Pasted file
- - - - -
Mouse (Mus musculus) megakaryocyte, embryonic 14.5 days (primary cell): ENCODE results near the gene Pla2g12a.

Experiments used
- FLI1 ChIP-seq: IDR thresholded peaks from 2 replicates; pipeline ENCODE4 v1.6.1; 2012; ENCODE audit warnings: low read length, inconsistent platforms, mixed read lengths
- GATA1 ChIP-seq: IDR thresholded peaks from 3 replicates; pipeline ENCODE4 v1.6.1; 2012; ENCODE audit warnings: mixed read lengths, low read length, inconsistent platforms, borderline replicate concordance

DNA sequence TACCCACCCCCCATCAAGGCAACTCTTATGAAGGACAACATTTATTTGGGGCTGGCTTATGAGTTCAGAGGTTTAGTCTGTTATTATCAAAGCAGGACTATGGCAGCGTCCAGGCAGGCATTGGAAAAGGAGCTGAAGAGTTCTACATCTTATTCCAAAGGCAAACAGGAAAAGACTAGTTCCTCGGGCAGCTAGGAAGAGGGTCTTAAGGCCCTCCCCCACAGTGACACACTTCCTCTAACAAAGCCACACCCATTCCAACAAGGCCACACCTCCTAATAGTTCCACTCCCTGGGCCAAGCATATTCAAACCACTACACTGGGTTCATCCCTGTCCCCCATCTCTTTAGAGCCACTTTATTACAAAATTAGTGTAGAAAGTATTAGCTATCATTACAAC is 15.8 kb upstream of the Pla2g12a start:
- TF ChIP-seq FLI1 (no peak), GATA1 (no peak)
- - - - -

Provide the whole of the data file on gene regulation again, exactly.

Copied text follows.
Mouse (Mus musculus) megakaryocyte, embryonic 14.5 days (primary cell): ENCODE results near the gene Pla2g12a.

Experiments used
- FLI1 ChIP-seq: IDR thresholded peaks from 2 replicates; pipeline ENCODE4 v1.6.1; 2012; ENCODE audit warnings: low read length, inconsistent platforms, mixed read lengths
- GATA1 ChIP-seq: IDR thresholded peaks from 3 replicates; pipeline ENCODE4 v1.6.1; 2012; ENCODE audit warnings: mixed read lengths, low read length, inconsistent platforms, borderline replicate concordance

DNA sequence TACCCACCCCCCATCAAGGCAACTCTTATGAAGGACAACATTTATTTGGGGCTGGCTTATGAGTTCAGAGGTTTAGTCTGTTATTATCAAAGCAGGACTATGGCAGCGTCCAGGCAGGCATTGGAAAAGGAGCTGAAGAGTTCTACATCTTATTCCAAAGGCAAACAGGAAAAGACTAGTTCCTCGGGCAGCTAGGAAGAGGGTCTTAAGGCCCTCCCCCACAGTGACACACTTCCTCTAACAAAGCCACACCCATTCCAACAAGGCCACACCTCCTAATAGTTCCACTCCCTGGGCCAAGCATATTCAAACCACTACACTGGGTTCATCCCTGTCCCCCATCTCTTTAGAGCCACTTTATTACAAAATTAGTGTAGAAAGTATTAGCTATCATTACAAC is 15.8 kb upstream of the Pla2g12a start:
- TF ChIP-seq FLI1 (no peak), GATA1 (no peak)